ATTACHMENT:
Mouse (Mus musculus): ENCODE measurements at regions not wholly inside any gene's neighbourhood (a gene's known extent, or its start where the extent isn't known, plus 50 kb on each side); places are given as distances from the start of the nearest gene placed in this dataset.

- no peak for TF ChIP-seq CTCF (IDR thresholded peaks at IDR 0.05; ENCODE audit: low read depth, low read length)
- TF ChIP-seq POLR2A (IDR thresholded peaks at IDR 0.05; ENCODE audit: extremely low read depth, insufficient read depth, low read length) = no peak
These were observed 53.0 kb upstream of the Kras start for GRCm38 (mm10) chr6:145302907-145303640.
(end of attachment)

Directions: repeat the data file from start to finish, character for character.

Mouse (Mus musculus): ENCODE measurements at regions not wholly inside any gene's neighbourhood (a gene's known extent, or its start where the extent isn't known, plus 50 kb on each side); places are given as distances from the start of the nearest gene placed in this dataset.

- no peak for TF ChIP-seq CTCF (IDR thresholded peaks at IDR 0.05; ENCODE audit: low read depth, low read length)
- TF ChIP-seq POLR2A (IDR thresholded peaks at IDR 0.05; ENCODE audit: extremely low read depth, insufficient read depth, low read length) = no peak
These were observed 53.0 kb upstream of the Kras start for GRCm38 (mm10) chr6:145302907-145303640.